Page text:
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Discussion in 'Hardware, Setup & Repair [BG]' started by Rafterman, Jun 12, 2001.
what do i use to oil a fretboard?
i mean...what kind of oil?
Pure lemon oil is what everyone I know of uses, including me. NOT that crap they push off as lemon oil at the grocery store. That usually has some alcohol in it and does as much harm as good, (alcohol dries out wood as it evaporates).
I got some by plugging "lemon oil" into a search engine and bought it online. The natural foods/joe organic places usually charge way more than other suppliers.
I have this in my files, so I'm passing it along---
From: Roger Sadowsky
Date: Sat, 10 Feb 1996 08:30:28 -0500 (EST)
Subject: Re: oiling fingerboards
I recommend linseed oil and DO NOT recommend soaking.
Just cover the entire fingerboard with enough oil to just "wet" the board, let it stand no more than 5 minutes, and wipe off all the excess
with a dry paper towel. If you want to let it "air dry" overnight before you restring--that's OK--but don't "wet-soak" the board for long periods of time.
Oils that are sold for wood finishing like tung oil preparations get too gummy feeling in my opinion. I have always found lemon oil (as in
Old English) to make boards dry out faster than if left alone. After 24 years of this, I still like linseed oil the best.
Great info Donne. If it's good enough for Roger Sadowsky, it's good enough for me .
one question,,, if you have a finished or hrrmmm glazed fretboard [I'm not sure of the technical term] such as maple fretboard witha finish on it do you need to oil the fretboard? with my first bass I had sokme sort of darker wood (I'm guessing rosewood or ash?!?) that wasn't finished and the wood was exposed so I oiled it but is that still necessary for a finished fretboard??
That's the kind of gook I was warning you about.
Not on a finished board. But, after a while, it is good to clean it with naptha, (hardware stores carry it). Naptha has a very quick evaporation rate, so it doesn't damage the fretboard if you apply it, let it work and lift off the grunge a little, and wipe it off with a soft, cotton, cloth, (paper towels don't usually soak it all up and aren't all that soft).
i use guitar honey. it seems to do the job very well.
Maple boards cannot be oiled. Clean with Naptha.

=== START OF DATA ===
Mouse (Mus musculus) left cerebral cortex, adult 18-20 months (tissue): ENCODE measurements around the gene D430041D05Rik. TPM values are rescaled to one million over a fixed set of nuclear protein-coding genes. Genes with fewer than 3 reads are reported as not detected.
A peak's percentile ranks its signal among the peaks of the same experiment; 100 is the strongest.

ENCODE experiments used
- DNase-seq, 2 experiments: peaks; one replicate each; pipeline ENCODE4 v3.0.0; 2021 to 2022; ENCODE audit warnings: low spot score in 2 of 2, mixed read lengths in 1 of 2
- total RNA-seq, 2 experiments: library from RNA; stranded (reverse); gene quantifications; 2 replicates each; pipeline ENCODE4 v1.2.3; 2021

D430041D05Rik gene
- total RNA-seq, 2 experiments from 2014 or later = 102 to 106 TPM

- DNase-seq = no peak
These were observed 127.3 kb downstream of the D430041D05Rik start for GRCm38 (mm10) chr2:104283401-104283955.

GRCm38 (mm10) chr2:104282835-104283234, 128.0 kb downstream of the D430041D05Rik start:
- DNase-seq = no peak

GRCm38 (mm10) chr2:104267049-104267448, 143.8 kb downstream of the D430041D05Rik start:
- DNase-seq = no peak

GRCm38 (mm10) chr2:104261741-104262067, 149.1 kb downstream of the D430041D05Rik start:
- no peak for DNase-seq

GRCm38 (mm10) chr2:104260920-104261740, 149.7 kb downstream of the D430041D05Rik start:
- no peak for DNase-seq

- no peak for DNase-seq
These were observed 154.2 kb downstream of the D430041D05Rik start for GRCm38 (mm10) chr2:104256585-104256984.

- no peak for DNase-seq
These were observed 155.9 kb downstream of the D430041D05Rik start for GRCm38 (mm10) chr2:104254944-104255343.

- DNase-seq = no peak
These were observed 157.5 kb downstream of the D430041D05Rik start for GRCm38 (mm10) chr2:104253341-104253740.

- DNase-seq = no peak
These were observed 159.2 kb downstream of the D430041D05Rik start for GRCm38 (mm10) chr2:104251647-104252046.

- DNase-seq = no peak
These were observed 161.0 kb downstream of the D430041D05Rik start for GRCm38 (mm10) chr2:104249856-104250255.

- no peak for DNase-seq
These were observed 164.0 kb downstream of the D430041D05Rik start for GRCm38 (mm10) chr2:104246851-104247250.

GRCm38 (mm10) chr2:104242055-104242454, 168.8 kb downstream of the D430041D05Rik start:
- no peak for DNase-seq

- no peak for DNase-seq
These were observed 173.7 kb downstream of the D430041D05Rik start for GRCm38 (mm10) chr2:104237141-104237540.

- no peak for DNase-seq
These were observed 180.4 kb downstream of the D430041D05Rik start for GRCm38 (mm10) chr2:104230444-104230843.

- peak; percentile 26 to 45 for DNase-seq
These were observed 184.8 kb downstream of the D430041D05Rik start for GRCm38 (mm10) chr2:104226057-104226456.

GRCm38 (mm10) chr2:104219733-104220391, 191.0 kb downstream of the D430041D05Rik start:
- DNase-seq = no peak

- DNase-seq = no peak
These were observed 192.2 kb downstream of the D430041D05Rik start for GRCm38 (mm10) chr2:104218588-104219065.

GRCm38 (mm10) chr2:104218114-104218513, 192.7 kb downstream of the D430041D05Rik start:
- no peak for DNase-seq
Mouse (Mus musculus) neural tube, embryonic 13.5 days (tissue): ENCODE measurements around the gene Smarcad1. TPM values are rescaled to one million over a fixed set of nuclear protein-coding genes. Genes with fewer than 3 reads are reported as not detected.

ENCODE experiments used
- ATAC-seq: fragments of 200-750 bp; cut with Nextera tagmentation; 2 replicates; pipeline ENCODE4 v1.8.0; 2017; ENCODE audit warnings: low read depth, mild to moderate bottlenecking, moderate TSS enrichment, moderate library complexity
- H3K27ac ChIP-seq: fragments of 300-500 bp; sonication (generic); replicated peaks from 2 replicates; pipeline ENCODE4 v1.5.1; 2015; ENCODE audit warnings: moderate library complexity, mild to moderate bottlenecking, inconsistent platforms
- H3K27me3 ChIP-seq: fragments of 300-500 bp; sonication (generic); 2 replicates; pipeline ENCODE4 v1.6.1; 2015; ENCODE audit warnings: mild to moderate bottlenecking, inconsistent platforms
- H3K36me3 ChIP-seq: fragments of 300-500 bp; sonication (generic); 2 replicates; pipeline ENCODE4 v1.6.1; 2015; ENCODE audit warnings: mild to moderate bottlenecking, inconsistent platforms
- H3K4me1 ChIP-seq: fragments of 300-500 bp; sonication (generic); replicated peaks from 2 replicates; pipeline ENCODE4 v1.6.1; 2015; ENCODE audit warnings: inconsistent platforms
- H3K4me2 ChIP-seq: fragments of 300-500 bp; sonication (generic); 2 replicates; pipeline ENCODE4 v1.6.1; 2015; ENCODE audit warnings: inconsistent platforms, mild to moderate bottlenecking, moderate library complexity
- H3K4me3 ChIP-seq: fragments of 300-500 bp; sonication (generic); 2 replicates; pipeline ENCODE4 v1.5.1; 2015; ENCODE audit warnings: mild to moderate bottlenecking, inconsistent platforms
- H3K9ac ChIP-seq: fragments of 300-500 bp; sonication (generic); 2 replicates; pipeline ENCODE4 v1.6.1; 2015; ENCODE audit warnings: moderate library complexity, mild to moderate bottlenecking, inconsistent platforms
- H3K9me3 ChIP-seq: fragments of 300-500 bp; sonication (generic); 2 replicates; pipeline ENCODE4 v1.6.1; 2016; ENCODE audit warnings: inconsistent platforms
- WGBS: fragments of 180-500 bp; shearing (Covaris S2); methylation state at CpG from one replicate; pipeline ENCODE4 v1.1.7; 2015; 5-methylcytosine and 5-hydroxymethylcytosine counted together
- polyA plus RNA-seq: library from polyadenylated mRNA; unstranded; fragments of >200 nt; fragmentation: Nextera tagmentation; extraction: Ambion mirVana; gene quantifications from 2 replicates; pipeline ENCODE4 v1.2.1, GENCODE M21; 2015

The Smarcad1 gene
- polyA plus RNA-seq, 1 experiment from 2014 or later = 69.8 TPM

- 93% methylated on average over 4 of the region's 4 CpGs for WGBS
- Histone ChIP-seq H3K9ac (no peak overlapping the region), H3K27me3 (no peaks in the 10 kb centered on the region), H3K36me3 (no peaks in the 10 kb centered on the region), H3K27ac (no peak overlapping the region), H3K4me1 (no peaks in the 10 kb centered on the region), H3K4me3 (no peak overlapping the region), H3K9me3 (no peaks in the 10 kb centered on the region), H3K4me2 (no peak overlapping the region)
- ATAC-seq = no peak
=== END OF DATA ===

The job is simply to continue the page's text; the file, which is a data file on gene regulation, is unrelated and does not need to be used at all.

Yep i also use guitar honey! We must both own warwicks and went to there sight and seen what they suggested! hehe
My local luthier gave me a small bottle that contained a light golden brown liquid. The bottle was marked "oil". It works well, no ill effects after five years. I only wish I knew what it was.
As far as the linseed oil that Sadowsky was refering to, I think it's BOILED linseed oil. There is a difference between this and linseed oil. Also, boiled linseed oil works very well but if you use it I would recommend letting the fretboard dry overnight before restringing.
When i talked to the guys at warwick they said that you shouldnt oil your frett board to often! They said the oil from your fingers should be enough! But i oil mine everytime i wax my warwick!
ok excuse my nieveness, but in response to finished fret boards only need a rub with naptha, would my musicman stingray 4 (fret board is a very light coloured wood) be finished or un finished?
If you don't ask you may find out too late, so nothing to excuse, many of are here to learn.
Unless someone has taken the glossy finish off the board, maple is always, IME, finished.
It's maple if it looks like this -
Nice fingerboards, hard sounding and fast.
thanks rb1, thats the one, although my fret board doesn't look super glossy, but i reckon its finished. So just a little naptha to clean up the grime accumulated on the frets and board etc ,... how regularly would you do that?
thanks for the reply about the Naptha,,, now would I pick such a product up at a guitar store,,, or is it more of a household product such as I would find at a hardware store, etc?
Cigarette lighter fluid is naptha.